Less than a week before it was set to debut, ABC has pulled "Buddies" off the schedule.
The official word is that the producers of this new sitcom - the same bunch that bring us "Home Improvement" every week - "have decided to reshoot the pilot." The statement from the network and the production company went on to say that the two have "mutually decided to change the concept of one character," and that the show may be on the fall schedule.(In place of "Buddies," ABC will air reruns of "Roseanne" and "Ellen" for a couple of weeks.)
This is very odd, for a couple of reasons. First, the show was supposed to debut on Tuesday right after "Home Improvement," and ABC has been promoting it heavily both on the air and in print ads. To have it yanked at this late date is most unusual.
Secondly, this is the second time in two weeks that ABC has done something like this. The network also heavily promoted the sitcom "Bringing Up Jack," only to pull it off the schedule just days before the scheduled debut on March 28. (In the case of "Jack," there will be no retooling. Six episodes of the show have already been produced and are sitting on the shelf. They'll probably air sometime this summer.)
But one wonders exactly what's going on at ABC.
FOXING AROUND: One also wonders what's doing at Fox these days.
The fourth network was airing "House of Buggin' " on Sundays at 6:30 p.m. Then it replaced "Buggin' " with "The Critic." Then it replaced "The Critic" with "Buggin' ." Now, it's going to replace "Buggin' " with "The Critic" on Sunday, April 23.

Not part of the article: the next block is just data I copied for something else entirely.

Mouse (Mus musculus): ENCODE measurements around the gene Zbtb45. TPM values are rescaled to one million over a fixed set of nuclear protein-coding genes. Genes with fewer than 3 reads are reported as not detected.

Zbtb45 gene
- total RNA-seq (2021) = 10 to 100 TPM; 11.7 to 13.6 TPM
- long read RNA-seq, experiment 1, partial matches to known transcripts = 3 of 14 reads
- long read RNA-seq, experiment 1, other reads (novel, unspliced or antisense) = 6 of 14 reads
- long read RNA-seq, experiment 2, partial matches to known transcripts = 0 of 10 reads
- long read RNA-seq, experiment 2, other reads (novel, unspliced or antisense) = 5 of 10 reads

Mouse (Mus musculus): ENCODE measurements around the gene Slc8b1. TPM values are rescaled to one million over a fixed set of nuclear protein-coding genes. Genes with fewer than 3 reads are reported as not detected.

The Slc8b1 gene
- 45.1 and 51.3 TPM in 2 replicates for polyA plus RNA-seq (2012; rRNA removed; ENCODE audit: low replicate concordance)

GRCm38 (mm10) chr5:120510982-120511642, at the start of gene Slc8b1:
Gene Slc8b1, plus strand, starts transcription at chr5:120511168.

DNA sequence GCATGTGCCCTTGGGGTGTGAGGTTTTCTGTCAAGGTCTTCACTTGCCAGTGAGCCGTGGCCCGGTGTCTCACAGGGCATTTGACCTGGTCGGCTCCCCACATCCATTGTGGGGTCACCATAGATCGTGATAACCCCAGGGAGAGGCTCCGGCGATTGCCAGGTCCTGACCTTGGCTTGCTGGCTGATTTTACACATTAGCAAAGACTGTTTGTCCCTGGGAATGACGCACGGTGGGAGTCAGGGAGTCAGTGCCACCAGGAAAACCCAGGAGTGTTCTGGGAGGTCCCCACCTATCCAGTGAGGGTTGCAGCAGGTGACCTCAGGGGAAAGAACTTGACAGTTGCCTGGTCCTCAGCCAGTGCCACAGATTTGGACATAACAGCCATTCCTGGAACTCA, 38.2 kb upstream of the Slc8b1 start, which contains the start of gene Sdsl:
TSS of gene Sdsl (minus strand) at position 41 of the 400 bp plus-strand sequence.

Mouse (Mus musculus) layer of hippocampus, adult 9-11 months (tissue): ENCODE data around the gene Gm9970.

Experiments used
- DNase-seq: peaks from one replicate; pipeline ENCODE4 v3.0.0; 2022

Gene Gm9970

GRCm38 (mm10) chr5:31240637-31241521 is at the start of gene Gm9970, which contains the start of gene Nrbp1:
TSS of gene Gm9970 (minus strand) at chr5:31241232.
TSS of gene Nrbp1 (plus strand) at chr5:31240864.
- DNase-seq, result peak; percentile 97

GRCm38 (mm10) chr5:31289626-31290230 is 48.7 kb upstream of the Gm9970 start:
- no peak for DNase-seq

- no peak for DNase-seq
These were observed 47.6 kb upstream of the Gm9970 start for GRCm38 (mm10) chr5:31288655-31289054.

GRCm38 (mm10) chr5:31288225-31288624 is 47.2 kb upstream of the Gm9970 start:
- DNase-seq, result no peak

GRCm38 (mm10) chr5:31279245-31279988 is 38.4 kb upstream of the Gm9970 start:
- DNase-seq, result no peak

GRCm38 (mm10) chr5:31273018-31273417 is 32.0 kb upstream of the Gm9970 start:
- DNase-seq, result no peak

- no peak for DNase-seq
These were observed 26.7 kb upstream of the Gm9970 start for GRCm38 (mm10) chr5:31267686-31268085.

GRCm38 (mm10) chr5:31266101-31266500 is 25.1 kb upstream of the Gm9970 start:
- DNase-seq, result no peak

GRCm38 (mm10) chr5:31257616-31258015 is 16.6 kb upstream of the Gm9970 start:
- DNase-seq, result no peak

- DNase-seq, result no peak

"Buggin' " will air on Thursday at 7:30 p.m. and a week from Sunday at 8:30 p.m., and might be back in the fall. In the meantime . . . what are the Fox programmers thinking?
NICE TRY, BUT . . . : CBS should be commended for trying to program a nice family movie on Easter.
But, unfortunately, there isn't much to recommend "A Mother's Gift" (Sunday, 8 p.m., Ch. 5). This is a movie that just can't decide what it wants to be.
Nancy McKeon ("Facts of Life") stars as Abbie, a woman who accompanies her new husband (Adrian Pasdar) to the frontier territory of Nebraska at the close of the Civil War. But is this a love story, with Abbie torn between her husband or the wealthy doctor (Adam Storke) who courted her and still hasn't given up years later?
Or is it a story of pioneering? Or is it a story of unfulfilled dreams? Or is it a story of a father vs. a son? Or is it a story of a daughter vs. a mother?
Based on Bess Streeter Aldrich's book "A Lantern in her Hand," the script by Joe Wiesenfeld - in turn based on a story treatment by Earl Hamner and Don Sipes - tries to pack too much into too little time. What results is a dreary narrative that skims the top off of several stories without ever really getting involved in any of them. "The Mother's Gift" itself - a string of pearls - is irrelevant to most of the movie.
The performances aren't bad, but the makeup used to age McKeon and Pasdar is just awful. So is dubbing in a sweet singing voice for Abbie - a voice that couldn't possibly issue from McKeon's mouth.
Just about everyone involved in "A Mother's Gift" gets an A for effort, but a C- (at best) for execution.